Academic journal article Theological Studies

Catholic Reaction to Fundamentalism

Academic journal article Theological Studies

Catholic Reaction to Fundamentalism

Article excerpt

CATHOLIC REACTIONS to American Protestant fundamentalism began in the wake of the political and social resurgence of evangelicalism marked publicly by the election of Jimmy Carter in 1976.(1) Between 1976 and 1992, over 80 essays were published in Catholic periodicals, ranging from scholarly analyses in journals aimed at pastors and intellectuals to articles and columns in the national Catholic weekly press.(2) Over 30 of those essays appeared in journal issues dedicated entirely to fundamentalism. In addition, four monographs destined for general readership and one collection of scholarly essays on fundamentalism were published by Catholic theologians.(3) There were at least five public statements by American bishops on fundamentalism, one document issued by the Vatican which touches directly upon Catholic attitudes toward "sects and new religions" but which may have significant implications for Catholic attitudes toward fundamentalism, and another which discusses (and rejects) fundamentalism among the hermeneutical options in New Testament study. While not massive (it would be outweighed considerably by the Catholic literature on abortion and on peace and justice questions), the literature is significant.

Sorting out the literature on the basis of its reactions to fundamentalism poses a problem. A good deal of the literature is commonsense history and description, with predictable doctrinal contrasts which are accurate as far as they go, but which are of very little theological interest and value. The literature gets interesting when particular theological insights flash, when the common is put in a particularly clear fashion, when strategies of response are developed and promoted, when particularly abysmal ignorance is displayed, and when the canons of a methodical theology and even Christian virtue are violated.

The literature, while it is as complex as the Church which spawns it, is not theologically profound yet seems to provide valuable clues to the American Catholic mind in the late-20th century. Here, rather than take on the whole body of the literature, I shall mention a few features of the periodical and trade literature and discuss in more detail seven pieces which serve as the public response of the Roman Catholic hierarchy to fundamentalism. Finally, I shall suggest an alternative approach.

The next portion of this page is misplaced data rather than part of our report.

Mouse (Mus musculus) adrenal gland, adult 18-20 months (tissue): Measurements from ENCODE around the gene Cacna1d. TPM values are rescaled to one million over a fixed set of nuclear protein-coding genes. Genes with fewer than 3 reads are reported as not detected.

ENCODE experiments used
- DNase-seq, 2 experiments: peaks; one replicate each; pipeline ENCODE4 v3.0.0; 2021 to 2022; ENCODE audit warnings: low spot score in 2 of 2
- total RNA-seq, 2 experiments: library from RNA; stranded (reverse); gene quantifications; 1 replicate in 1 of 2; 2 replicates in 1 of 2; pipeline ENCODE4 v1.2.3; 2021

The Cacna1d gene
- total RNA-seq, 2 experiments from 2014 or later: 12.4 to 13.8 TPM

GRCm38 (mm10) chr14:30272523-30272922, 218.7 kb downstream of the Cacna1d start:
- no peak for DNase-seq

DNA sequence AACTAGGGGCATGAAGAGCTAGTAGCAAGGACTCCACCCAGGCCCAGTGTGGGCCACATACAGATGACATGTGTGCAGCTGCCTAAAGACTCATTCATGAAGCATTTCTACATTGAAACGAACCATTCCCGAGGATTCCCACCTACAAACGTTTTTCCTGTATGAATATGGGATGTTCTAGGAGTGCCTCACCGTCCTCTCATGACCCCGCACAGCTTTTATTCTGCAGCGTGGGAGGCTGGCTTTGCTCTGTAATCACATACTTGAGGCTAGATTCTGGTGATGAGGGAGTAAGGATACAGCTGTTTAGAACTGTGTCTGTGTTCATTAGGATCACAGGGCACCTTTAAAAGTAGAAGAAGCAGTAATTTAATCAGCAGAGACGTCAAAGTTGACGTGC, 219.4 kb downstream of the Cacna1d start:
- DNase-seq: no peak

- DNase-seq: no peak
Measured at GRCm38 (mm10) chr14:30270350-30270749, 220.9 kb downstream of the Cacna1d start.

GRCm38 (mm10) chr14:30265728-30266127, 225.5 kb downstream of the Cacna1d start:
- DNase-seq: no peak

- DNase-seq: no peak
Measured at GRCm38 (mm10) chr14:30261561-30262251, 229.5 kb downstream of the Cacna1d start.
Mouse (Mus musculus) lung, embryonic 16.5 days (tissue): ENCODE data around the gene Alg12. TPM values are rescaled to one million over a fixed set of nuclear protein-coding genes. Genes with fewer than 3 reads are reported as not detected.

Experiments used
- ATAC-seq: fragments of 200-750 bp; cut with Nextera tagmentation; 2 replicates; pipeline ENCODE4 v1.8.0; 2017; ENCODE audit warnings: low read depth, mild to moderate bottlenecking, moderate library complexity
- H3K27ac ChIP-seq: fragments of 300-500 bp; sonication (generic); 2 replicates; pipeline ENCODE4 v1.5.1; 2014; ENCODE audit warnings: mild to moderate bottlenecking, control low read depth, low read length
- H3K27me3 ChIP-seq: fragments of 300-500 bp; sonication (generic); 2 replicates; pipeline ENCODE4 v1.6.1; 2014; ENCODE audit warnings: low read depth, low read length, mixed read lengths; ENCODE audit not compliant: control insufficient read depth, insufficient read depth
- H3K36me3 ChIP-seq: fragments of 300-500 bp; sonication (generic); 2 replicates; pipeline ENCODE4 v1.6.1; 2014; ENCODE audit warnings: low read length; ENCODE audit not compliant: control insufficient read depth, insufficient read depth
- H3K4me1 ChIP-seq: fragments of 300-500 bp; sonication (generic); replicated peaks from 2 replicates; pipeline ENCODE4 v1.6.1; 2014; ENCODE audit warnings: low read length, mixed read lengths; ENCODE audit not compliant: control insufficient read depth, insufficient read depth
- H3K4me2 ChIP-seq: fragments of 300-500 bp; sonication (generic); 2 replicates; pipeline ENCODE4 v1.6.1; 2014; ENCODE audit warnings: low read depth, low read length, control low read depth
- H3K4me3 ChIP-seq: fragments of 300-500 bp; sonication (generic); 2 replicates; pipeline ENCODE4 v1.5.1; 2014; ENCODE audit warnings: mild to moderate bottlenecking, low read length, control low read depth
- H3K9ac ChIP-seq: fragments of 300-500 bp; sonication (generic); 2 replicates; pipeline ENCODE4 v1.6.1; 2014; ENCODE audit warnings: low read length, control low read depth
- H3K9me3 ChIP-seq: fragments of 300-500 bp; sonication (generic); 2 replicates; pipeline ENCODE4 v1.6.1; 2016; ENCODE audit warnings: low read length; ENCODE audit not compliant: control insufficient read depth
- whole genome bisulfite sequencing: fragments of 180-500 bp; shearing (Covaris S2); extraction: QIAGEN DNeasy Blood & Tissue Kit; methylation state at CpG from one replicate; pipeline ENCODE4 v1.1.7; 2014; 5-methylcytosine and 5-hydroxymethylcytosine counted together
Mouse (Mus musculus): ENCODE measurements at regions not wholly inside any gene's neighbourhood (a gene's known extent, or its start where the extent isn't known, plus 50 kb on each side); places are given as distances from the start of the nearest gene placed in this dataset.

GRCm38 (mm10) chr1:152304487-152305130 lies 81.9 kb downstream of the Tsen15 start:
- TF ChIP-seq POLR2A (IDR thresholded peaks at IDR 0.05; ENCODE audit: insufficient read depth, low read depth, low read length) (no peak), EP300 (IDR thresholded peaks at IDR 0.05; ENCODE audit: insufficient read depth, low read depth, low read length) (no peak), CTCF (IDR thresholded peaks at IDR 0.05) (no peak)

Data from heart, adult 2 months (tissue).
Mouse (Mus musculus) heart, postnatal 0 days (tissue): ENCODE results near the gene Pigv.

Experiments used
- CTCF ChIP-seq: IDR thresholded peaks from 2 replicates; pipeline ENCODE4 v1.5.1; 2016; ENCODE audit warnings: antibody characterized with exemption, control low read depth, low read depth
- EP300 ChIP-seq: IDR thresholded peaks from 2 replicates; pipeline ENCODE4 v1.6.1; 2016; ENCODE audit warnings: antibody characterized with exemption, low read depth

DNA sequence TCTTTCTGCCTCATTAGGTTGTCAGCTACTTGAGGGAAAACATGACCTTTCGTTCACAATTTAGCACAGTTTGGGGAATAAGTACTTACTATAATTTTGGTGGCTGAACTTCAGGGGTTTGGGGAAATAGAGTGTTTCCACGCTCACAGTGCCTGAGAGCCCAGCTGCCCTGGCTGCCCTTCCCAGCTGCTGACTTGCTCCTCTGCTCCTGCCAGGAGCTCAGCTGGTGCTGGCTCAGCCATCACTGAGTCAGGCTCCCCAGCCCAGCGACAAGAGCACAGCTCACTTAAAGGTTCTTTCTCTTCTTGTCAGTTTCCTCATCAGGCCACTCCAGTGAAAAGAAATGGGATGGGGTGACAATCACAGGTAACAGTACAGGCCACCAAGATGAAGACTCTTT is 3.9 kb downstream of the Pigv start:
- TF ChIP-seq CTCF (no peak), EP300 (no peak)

THE PERIODICAL LITERATURE IN BRIEF

Discussion of fundamentalist beliefs, practice, and ethos is a new preoccupation for Catholics, though no doubt with genre roots In traditional Catholic responses to Protestantism. In the Catholic Periodical Index, which indexes 150 periodicals and journals, the category "fundamentalism" appears in 1977, while its neighboring categories, "fund raising" and "funeral fees," predate and will no doubt outlast it.(4) A summary analysis of the periodical literature may help to situate the episcopal literature.

Of the essays written by Catholics on fundamentalism since 1977, none is to be found in a Catholic scholarly journal, though many of them are written by professional theologians.(5) Fewer than a handful seem to envision scholars among their readers, and most are written for those engaged in ministry, the theologically literate lay audience, and for the readers of the weekly Catholic press. Not one of the essays has fundamentalists among its intended readers.

Many of the essayists are well informed within a narrow range of secondary literature on fundamentalism. Some of the literature aims chiefly at historical presentation and doctrinal explanation of fundamentalism.(6) Few reveal any direct acquaintance with the primary literature of fundamentalist history and doctrine. As a whole the literature makes plain the fact that Catholics are not interested in fundamentalism as a phenomenon in its own right, but only insofar as it poses a pastoral problem for Catholics. All of the literature, in other words, has a pastoral as distinct from an academic interest, and so, at best, relies on a close reading of secondary sources, namely evangelical histories such as those of Marsden, Noll, and Hatch, mainline Protestant antifundamentalist theological polemic (James Barr's books), and occasional work of American Studies scholarship. …

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